Despite its desert terrain, the fertile lands around Turkmenistan’s numerous oases are ideal for growing cotton. In the last several decades, tourism dollars have also contributed to the nation’s economy, however Turkmenistan faces challenges such as its lack of economic diversity.

Attempts to Extinguish the Fire

The gas fueling the Gate of Hell fire at the Darvaza Crater – which measures 230 feet in diameter and is 98 feet deep – also represents a lost economic resource. Oil and gas drilling is a major industry in Turkmenistan, therefore the fire is destroying a valuable resource.

Source: Acca

Gurbanguly Berdimuhamedov, then-president of Turkmenistan, issued orders in 2010 for experts to extinguish the fire at the Darvaza Crater. That proved to be easier said than done. The volume of the crater was one factor. The constant flow of methane gas into the crater from the underground pocket was another factor.

A Colorful President and a Hot-Rod Car at the Gates of Hell

President Berdimuhamedov has a reputation for being a colorful character. In 2019, rumors swirled claiming that the president was dead. He had not been seen in public for a few weeks, igniting the rumors.

Source: Jalopnik

To prove that he was very much alive, President Berdimuhamedov released an unusual, but fitting, video of himself on Turkmenistan’s state television. The video showed him driving a rally car and zooming around the burning Gates of Hell. In the past, the president made videos of himself rapping to a hip-hop song and even shooting a gun while riding a bike.

A New President … With a Familiar Name

In 2022, Gurbanguly Berdimuhamedov’s term as president of Turkmenistan was over. Succeeding him was his own son, Serdar Berdimuhamedov. Like his father before him, Serdar Berdimuhamedov wants to see the Gates of Hell fire extinguished once and for all.

Source: Presidential Executive Office of Russia

He has announced the formation of a committee of experts – scientists, fire suppression experts, and foreign consultants – that will work with his government in search of a viable solution.

Descending into the Gates of Hell

Believe it or not, one brave and determined explorer has entered the Darvaza Crater and descended to its bottom. He was geologist George Kourounis. In 2013, while working with the Extreme Microbiome Project, he collected soil samples from the crater’s floor.

Source: Metro

To make the fiery journey, Kourounis wore a specially made full body aluminized suit lined with Kevlar and built with a self-contained breathing apparatus. He was lowered into the crater using ropes and harness made from fire resistant Kevlar and Technore.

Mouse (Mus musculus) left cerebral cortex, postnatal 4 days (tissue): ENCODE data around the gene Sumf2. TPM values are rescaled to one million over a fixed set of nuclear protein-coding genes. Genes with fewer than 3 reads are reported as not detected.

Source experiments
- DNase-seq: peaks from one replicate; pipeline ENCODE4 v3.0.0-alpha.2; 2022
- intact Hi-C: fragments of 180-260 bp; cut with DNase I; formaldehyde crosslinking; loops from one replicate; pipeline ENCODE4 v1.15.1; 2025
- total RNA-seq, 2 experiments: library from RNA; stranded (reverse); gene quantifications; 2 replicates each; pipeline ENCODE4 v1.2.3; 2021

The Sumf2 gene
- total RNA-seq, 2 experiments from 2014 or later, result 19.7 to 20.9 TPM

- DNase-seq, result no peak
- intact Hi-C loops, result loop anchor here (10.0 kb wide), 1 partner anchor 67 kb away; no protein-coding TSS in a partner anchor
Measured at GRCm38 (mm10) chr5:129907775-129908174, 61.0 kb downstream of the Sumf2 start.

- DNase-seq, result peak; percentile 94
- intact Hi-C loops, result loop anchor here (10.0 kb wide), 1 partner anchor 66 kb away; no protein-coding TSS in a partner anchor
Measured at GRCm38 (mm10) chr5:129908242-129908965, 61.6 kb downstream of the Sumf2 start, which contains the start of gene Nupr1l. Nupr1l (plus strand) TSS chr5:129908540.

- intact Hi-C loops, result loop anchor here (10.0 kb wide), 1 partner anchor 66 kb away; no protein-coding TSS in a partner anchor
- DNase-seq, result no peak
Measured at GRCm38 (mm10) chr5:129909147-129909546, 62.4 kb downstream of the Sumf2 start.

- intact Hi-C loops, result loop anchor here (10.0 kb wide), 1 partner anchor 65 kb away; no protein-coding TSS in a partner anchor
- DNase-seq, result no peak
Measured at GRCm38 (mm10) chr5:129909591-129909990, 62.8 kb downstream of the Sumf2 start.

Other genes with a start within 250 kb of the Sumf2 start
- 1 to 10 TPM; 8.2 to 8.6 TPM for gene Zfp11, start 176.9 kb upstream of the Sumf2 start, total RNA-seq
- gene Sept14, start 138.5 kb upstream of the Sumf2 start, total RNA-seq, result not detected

The Geologists Wants to Return to the Gates of Hell

George Kourounis’s expedition into the Darvaza Crater was sponsored by National Geographic and was featured on the NatGeo Channel’s series, “Die Trying,” and in the pages of the publication. Kourounis told National Geographic, “I describe it as a coliseum of fire – just everywhere you look, there’s thousands of these small fires.”

Source: Youtube/National Geographic UK

Kourounis would jump at the chance to return to the bottom of the crater. He regrets not bringing more equipment with him the first time. He added, “The sound was like that of a jet engine, this roaring, high-pressure, gas-burning sound. And there was no smoke. It burns very cleanly, so there’s nothing to obscure your view. You can just see every little lick of flame.”

An Unusual Tourist Destination

The images of the Darvaza Crater are stunning. Photographers, adventurers, and social media influencers from around the globe had learned about the Gates of Hell in photos and decided to visit the location for themselves.

Source: All That’s Interesting

Tourists visit the crater year-round to marvel at the flames. The potential danger is not a deterrent. In fact, campgrounds, resorts, hotels, and restaurants catering to tourists have opened in the region in recent years.

A Natural Reserve, But For How Long?

In 2013, the government of Turkmenistan declared the Darvaza Crater and surrounding area to be a natural reserve. Despite this, and the influx of tourism, the government has no plans to pave or expand the rough dirt road leading to the crater.

Source: Unfilteredtravelling

If President Serdar Berdimuhamedov’s plan comes to fruition, the fire that has been burning at the Darvaza Crater for more than 50 years will finally be extinguished. But until that happens – and the Gates of Hell are reduced to a mere smolder – the unusual and mind-blowing crater will continue to attract tourists searching for the ultimate selfie location.